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Ghia X eh? Someone was doing well!

I remember the insatiable arguments me and my mate James had at school. His old boy worked for Telecom and was doing quite well. He had an L plate Glx. Whereas my father’s company had a strict policy of modest cars so had an LX on an M. In the end we declared it a score draw, but on our cycle to school each day there was a Ghia X in green which looked the mutt’s nuts. The owner was clearly doing alright for himself as he proudly displayed his success by parking outside his detached 4bed house. 

These were simpler times. If your bike was an Apollo from Halfords then you were working class. If it was a Carerra from the local shop you were middle class and upwardly mobile. 

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29 minutes ago, BorniteIdentity said:

Ghia X eh? Someone was doing well!

I don't know where it all went wrong, frankly - despite still working for the same company, and various promotions/sideways moves, he's gone from a brand new top-of-the-range Mondy, to a filthy 17 year old Discovery in nearly bASest of the bASe spec. 

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I remember those chrome wheels. They would usually last the first salty/slushy winter and would be badly peeling by the second.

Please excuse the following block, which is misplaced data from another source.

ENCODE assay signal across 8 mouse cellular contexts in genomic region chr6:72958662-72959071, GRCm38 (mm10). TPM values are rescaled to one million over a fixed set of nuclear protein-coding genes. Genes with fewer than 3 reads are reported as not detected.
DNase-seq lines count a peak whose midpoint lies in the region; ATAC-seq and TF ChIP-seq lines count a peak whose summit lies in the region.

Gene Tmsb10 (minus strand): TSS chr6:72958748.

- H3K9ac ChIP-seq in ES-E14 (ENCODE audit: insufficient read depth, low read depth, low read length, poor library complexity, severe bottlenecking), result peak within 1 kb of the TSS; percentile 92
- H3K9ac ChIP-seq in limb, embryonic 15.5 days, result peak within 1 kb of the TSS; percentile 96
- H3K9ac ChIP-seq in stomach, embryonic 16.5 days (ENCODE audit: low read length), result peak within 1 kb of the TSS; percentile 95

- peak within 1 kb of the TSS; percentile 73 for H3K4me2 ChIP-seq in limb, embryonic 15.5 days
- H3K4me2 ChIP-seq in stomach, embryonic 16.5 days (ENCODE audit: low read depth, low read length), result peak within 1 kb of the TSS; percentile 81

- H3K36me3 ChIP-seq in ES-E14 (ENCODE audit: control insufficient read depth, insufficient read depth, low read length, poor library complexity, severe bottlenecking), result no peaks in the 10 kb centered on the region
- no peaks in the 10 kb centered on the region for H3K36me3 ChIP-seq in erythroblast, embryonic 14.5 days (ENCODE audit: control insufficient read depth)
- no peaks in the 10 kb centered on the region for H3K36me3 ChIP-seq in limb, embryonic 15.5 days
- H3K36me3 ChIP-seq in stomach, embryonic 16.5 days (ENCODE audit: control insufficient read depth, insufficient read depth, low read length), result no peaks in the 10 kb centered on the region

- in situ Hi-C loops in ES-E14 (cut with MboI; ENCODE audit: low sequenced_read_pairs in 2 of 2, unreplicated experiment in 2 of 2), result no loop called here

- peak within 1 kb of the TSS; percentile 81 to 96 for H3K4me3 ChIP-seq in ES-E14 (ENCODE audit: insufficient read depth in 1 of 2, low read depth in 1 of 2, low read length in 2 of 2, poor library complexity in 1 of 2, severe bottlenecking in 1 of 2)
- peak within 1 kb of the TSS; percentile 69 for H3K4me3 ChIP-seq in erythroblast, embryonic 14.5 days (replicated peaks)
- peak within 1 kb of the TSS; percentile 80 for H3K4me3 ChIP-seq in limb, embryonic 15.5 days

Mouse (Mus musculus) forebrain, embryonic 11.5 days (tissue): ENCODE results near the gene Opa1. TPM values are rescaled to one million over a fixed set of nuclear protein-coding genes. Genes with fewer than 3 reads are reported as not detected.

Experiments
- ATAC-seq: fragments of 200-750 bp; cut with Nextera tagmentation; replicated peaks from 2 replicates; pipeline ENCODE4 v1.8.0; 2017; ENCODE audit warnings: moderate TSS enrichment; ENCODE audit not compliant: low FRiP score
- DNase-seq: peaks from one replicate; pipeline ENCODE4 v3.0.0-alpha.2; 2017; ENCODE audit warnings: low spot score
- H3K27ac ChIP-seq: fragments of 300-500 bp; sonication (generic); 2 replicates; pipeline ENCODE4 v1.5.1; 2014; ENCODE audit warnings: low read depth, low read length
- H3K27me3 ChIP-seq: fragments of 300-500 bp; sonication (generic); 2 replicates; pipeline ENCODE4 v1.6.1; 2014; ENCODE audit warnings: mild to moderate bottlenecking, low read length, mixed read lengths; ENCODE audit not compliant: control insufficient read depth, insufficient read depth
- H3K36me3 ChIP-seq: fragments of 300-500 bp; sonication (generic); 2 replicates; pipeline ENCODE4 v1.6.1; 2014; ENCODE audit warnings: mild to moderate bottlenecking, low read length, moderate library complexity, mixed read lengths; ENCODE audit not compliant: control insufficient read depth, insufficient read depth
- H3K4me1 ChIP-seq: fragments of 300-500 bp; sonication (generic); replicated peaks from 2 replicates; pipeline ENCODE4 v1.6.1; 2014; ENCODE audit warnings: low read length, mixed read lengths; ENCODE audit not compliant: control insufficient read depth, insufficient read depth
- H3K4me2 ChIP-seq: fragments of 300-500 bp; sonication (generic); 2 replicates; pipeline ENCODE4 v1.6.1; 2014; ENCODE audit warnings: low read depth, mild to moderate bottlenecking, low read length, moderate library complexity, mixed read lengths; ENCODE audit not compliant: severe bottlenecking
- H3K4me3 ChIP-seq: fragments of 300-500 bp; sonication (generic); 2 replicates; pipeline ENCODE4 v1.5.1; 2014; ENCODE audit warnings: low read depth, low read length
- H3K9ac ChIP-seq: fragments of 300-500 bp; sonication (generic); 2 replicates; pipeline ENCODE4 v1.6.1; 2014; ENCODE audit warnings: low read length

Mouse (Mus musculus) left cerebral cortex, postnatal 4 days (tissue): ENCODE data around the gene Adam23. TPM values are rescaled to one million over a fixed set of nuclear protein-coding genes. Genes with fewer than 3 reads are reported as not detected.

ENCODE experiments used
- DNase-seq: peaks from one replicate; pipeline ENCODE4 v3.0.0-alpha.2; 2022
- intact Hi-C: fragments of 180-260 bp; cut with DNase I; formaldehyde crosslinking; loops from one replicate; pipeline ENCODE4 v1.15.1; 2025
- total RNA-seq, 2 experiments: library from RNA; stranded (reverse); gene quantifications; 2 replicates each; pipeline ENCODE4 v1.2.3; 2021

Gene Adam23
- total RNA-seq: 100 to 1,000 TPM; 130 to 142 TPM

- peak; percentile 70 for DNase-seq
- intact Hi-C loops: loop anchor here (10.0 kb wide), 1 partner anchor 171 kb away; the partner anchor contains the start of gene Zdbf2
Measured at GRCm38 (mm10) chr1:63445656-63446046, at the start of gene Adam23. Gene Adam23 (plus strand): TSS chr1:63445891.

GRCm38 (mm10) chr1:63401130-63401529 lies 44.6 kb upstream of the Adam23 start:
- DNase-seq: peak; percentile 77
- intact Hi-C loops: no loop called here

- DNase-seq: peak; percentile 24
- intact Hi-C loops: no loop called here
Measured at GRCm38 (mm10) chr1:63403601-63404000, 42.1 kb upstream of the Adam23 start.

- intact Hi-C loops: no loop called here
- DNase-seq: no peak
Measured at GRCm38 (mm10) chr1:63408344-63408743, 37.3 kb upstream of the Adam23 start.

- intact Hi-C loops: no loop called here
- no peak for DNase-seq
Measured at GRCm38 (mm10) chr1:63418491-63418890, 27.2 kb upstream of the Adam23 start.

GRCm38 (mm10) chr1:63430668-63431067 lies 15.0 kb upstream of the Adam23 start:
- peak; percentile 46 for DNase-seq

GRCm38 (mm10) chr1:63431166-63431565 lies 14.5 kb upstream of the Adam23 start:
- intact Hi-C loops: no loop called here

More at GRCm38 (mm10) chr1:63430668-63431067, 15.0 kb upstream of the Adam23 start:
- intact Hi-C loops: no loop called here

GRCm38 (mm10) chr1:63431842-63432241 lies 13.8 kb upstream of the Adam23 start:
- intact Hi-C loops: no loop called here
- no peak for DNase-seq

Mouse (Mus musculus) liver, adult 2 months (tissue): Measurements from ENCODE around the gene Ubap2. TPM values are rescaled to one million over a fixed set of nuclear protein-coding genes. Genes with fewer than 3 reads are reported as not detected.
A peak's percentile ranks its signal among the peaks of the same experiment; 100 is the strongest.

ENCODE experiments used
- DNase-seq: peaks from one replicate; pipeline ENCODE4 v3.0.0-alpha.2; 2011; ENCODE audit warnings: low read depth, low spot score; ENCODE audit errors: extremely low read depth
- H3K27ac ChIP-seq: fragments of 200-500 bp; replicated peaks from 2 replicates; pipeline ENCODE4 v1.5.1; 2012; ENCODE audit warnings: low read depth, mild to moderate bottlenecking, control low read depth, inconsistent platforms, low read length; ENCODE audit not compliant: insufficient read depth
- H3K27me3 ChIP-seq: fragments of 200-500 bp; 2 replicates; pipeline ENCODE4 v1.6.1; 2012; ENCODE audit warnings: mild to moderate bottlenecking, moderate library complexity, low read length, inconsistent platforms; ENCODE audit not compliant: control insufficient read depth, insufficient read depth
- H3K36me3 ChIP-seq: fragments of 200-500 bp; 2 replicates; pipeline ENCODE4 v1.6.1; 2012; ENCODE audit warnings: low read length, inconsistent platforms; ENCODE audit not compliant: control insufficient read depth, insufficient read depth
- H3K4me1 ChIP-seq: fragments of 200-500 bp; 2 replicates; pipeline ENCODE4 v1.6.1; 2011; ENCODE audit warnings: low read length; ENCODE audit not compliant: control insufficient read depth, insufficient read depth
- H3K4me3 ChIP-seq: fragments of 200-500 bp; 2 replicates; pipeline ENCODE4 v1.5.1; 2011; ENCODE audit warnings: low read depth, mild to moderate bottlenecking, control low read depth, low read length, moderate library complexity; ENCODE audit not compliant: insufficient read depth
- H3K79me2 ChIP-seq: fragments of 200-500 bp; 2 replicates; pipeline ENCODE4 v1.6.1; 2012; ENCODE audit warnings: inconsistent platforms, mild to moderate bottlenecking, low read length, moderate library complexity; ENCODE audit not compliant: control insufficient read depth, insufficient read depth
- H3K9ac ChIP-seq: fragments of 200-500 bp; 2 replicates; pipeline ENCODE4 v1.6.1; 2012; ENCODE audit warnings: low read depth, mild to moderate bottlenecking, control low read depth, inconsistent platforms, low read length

Most got binned off for a non-chrome alternative under warranty. 

Ghias/Ghia X’s also had that incredibly fake looking wood, which was so bad it reminded of those really naff ‘stick-on wood’ kits you used to get for Shoguns and the like.  Only Ford could make wood look so plastic! 

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On 01/02/2022 at 20:22, AnthonyG said:

which was so bad it reminded of those really naff ‘stick-on wood’ kits you used to get for Shoguns

Erm.... like this (which came along a few years after the Mondeo)?



Good old bus, that was. Think he had it for 10 years or so - it was freshly imported when he got it, and it was replaced by the Disco in 2013. 

It just went on and on and on, except for a ridiculous appetite for glow plugs. It would pass everything off-road, which was quite funny when he used to go sailing past brand new Range Rooneys floundering on ploughed fields in winter.

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I still have nothing to report from my own fleet (except for the MX-5 going in for MOT tomorrow - fingers crossed) but while the thread's active I thought I might as well dig out some photos of Father_Crackers' car history, as most of it is well into shite territory nowadays.